– Cindy

“I am a Christian, but I see no reason why I cannot follow some Buddhist beliefs.”

– Carlos

“I love all the Buddha’s saying! For example, ‘All we are is everything we have thought.’ What an amazing saying, and it makes so much sense when you think about it.”

– Hannah

“Although I found both units (Hinduism and Buddhism) to be interesting, I preferred the Buddhist unit. The thing that intrigued me the most was how Buddhism is more of a way of thinking rather than a faith. With all that I have learned in my science classes, I often find ideas in religion to be hard to believe. But with Buddhism there is very little of that. The Buddha himself is one of the most interesting religious leaders I have ever heard of; his thoughts and wisdom were so ahead of his time. His conclusions were simple, yet they have changed my way of thinking – particularly his ideas on suffering and emotional pain. After this unit, it makes me want to control my thoughts more, since they really do control my life and happiness. His ideas on craving and wanting were also very interesting. More people should be hearing the Buddha’s teachings because they are applicable.

– Sophie

“I like Buddhism because I feel I connect with it more than I do with Hinduism. I do believe in a greater power (God), but like the Buddha I believe it is more important to better yourself as a person and get to know yourself rather than worshiping and praying to a greater being.”

– Sheldon

“I really like the idea of Buddhism. I am not a religious person, and I struggle with the idea of a god. So the fact that the Buddha did not teach about ‘god’ or the ‘soul’ is really great in my mind. The idea of ‘being your own authority’ makes Buddhism seem like a religion that is tailored to your own beliefs and what you can do with your life. You don’t sit around waiting for your prayers to be answered – go out and solve your own problems. Test out what works. Follow a good lifestyle. Be a role model. Change your life to be what you want it to be.”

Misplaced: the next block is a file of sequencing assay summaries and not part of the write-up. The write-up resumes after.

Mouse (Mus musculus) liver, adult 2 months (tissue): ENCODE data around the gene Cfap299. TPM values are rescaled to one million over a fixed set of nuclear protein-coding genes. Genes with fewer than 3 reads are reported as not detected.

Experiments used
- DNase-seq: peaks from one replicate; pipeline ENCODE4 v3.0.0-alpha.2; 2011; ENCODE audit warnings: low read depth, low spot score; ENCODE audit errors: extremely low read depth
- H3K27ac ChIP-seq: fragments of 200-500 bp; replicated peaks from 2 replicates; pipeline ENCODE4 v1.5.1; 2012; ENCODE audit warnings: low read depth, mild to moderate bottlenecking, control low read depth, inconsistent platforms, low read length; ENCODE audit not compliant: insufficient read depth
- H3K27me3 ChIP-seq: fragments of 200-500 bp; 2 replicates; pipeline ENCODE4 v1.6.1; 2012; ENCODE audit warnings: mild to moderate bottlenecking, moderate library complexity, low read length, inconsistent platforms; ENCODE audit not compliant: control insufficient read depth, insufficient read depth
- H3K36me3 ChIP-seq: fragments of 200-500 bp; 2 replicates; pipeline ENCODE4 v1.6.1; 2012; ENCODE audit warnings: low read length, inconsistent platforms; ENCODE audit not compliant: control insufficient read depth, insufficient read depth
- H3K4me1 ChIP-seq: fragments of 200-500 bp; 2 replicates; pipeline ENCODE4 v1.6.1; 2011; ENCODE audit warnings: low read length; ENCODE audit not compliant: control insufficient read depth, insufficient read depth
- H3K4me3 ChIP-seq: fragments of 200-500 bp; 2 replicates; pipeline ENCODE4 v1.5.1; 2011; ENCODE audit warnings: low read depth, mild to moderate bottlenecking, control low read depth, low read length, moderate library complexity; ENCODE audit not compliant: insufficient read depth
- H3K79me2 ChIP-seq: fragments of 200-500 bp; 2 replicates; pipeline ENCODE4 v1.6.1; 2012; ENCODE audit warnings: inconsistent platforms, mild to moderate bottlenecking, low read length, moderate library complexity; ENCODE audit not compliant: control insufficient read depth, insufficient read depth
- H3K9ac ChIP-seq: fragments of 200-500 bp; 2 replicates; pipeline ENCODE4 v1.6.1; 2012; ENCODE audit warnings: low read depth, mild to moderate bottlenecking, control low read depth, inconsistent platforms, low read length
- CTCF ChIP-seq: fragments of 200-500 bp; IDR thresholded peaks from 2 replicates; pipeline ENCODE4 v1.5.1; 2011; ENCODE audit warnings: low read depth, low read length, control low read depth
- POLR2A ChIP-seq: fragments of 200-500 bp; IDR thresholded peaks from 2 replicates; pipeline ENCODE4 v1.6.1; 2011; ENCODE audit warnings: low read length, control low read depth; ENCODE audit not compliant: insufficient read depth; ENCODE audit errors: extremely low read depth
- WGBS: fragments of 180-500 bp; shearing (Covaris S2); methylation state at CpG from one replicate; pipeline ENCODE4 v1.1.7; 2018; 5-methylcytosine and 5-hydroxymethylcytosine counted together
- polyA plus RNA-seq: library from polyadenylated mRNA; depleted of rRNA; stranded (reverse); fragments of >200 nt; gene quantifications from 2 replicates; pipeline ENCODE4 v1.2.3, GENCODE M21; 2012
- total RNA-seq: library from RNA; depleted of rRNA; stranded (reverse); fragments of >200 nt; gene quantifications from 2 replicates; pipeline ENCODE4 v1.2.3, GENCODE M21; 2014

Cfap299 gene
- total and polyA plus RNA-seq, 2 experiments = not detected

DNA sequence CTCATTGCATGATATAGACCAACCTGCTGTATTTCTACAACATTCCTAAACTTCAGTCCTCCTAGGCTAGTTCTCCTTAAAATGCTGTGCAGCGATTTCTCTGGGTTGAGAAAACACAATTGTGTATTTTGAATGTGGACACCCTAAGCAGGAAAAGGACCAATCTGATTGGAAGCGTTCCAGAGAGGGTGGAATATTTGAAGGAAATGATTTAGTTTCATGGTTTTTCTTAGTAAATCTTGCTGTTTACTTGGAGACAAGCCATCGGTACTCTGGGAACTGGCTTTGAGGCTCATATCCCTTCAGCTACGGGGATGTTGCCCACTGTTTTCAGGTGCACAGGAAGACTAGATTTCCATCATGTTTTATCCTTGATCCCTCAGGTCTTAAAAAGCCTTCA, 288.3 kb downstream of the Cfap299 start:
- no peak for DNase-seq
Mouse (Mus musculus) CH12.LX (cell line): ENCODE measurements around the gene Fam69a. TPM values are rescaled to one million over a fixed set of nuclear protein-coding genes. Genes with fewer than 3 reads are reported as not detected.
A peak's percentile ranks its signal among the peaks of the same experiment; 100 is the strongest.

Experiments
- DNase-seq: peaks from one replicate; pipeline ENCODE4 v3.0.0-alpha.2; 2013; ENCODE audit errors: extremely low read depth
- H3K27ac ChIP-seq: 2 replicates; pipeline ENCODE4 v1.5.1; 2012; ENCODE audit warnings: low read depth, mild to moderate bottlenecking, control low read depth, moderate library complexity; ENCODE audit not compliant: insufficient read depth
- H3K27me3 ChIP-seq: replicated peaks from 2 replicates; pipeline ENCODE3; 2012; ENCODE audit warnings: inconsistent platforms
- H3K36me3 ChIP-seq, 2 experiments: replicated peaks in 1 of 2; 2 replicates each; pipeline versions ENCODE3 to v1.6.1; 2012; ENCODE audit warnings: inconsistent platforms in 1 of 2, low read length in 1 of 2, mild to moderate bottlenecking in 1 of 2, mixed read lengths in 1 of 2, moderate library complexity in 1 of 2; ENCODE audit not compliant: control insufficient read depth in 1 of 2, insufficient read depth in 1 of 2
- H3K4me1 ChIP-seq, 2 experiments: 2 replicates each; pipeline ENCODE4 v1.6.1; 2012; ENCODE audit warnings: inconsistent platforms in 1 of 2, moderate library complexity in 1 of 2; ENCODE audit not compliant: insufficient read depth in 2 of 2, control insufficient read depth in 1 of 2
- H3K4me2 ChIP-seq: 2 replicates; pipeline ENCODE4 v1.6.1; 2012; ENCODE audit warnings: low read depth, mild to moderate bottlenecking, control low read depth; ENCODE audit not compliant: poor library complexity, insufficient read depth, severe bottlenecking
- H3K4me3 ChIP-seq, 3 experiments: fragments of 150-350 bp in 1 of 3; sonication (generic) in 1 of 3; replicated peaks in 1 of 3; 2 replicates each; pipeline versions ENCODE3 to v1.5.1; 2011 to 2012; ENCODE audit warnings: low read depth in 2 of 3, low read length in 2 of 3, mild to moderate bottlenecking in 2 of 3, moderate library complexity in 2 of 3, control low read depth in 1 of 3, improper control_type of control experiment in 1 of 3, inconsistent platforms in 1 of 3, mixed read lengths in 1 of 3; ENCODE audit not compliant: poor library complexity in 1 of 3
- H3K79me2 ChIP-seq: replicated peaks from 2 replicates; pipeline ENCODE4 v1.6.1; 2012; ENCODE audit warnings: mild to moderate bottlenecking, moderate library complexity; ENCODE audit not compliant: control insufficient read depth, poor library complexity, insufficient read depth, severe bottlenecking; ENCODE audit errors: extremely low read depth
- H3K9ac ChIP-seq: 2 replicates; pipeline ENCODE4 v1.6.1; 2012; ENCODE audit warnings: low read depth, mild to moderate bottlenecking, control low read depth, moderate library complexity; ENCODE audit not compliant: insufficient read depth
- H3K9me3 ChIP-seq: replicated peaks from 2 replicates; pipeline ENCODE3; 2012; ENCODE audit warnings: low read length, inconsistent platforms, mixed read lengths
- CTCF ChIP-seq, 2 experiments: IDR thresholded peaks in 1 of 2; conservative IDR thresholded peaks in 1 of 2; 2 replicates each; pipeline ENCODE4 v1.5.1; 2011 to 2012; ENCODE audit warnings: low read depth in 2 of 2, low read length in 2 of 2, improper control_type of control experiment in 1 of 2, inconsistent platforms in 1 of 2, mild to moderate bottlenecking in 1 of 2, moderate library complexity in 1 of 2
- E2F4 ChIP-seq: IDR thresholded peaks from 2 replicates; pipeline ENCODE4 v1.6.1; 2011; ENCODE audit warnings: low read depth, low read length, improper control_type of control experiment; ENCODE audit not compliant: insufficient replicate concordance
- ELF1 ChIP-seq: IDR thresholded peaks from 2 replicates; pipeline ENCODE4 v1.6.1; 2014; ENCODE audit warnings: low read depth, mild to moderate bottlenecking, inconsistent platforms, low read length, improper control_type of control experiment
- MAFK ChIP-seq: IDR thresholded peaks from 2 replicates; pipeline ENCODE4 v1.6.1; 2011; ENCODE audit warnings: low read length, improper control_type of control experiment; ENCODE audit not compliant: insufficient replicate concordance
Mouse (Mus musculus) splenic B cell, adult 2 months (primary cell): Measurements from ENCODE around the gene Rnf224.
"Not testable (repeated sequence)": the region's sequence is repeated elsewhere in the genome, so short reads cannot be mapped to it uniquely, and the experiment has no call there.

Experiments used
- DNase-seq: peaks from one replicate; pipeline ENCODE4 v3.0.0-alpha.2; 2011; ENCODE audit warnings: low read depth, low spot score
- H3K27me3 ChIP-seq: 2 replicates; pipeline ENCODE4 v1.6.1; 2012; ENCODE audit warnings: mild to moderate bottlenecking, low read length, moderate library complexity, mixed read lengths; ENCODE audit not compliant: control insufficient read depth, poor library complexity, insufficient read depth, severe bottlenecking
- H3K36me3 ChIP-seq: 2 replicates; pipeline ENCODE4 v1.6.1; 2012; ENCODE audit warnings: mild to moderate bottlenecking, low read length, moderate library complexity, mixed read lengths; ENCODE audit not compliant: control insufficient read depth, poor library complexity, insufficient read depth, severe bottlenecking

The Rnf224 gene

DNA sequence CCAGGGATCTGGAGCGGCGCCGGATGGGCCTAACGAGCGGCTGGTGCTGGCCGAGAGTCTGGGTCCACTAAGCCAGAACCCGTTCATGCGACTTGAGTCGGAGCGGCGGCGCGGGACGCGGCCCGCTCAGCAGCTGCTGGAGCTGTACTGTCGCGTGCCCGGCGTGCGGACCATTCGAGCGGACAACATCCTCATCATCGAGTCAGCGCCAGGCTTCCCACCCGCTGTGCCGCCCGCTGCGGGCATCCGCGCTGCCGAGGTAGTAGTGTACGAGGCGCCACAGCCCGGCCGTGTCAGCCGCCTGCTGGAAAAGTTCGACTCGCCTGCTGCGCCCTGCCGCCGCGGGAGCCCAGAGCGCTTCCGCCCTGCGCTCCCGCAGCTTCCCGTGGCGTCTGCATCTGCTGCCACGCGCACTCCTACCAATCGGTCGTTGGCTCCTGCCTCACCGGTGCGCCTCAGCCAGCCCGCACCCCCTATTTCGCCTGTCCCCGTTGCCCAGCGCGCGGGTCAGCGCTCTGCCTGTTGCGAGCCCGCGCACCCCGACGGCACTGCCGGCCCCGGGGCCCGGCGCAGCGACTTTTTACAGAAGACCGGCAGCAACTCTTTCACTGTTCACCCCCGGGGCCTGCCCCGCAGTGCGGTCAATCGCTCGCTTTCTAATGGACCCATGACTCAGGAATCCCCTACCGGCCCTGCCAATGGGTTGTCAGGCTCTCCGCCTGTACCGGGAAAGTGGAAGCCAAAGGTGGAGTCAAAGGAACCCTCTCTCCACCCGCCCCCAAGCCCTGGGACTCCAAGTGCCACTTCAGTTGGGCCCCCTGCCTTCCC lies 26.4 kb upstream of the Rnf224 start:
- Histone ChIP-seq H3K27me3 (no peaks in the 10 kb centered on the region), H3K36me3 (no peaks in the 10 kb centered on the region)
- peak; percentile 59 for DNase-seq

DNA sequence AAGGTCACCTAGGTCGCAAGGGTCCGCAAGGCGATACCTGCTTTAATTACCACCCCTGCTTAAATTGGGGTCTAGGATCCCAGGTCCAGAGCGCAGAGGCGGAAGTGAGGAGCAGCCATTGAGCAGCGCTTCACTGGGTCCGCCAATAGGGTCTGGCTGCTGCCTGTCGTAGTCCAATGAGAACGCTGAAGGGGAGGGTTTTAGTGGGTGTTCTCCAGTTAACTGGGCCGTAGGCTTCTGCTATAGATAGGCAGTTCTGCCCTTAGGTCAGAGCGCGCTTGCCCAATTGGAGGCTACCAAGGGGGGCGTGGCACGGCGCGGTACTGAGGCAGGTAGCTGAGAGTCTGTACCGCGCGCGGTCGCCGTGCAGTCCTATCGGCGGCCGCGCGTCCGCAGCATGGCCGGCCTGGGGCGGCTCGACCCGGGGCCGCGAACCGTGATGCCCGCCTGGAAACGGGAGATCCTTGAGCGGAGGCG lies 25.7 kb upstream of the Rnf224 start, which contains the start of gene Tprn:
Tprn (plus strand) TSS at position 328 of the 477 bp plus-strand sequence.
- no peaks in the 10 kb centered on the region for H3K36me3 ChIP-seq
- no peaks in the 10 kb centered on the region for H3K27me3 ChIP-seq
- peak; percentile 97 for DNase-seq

– Ashley

“Learning about Buddhism was great for me. I love the idea of controlling your own happiness. I love how straight forward everything is in Buddhism. I recently put the hypothesis of maintaining homeostasis of the mind to the test. It was great. I was having a great day one day, but someone close to me was in a very bad place, so I went off on my own to study. I was wearing tall shoes and walked through a puddle, and this is when it really hit me: the water can’t hurt me, the situation can’t phase me. The control I felt was marvelous. I went on having the best day of my life.”

– Emily

My AP students on same-sex marriage.

According to the recent TIME magazine, fifty-three percent of the country supports same-sex marriage. And, if the attitudes of my students reflect the future, I expect that number to grow significantly with each passing year.

In addition to teaching World Religion I also teach Advanced Placement United States History. My AP students are all sophomores and are in the upper twenty percent of their class. They are driven to succeed and are the next generation of American leaders. And, given the fact that they are all college bound with high aspirations, I decided to poll them and find out where they stand on same-sex marriage. The results were not too surprising. Seventy-one percent support it, way higher than the national average.

Yes… Minnesota is a liberal state, so no one should be shocked to see an overwhelming support for gay marriage among my students. But the fact that so many of my high-achieving students are in support of same sex-marriage is a clear indication that traditional biblical reasoning is losing its grip on how young people think and view the world. What next? A female Pope? A lesbian president? I guess the next generation will decide what they can tolerate and what they will embrace. But for now, they are clearly – at least here in Minnesota – embracing same-sex marriage.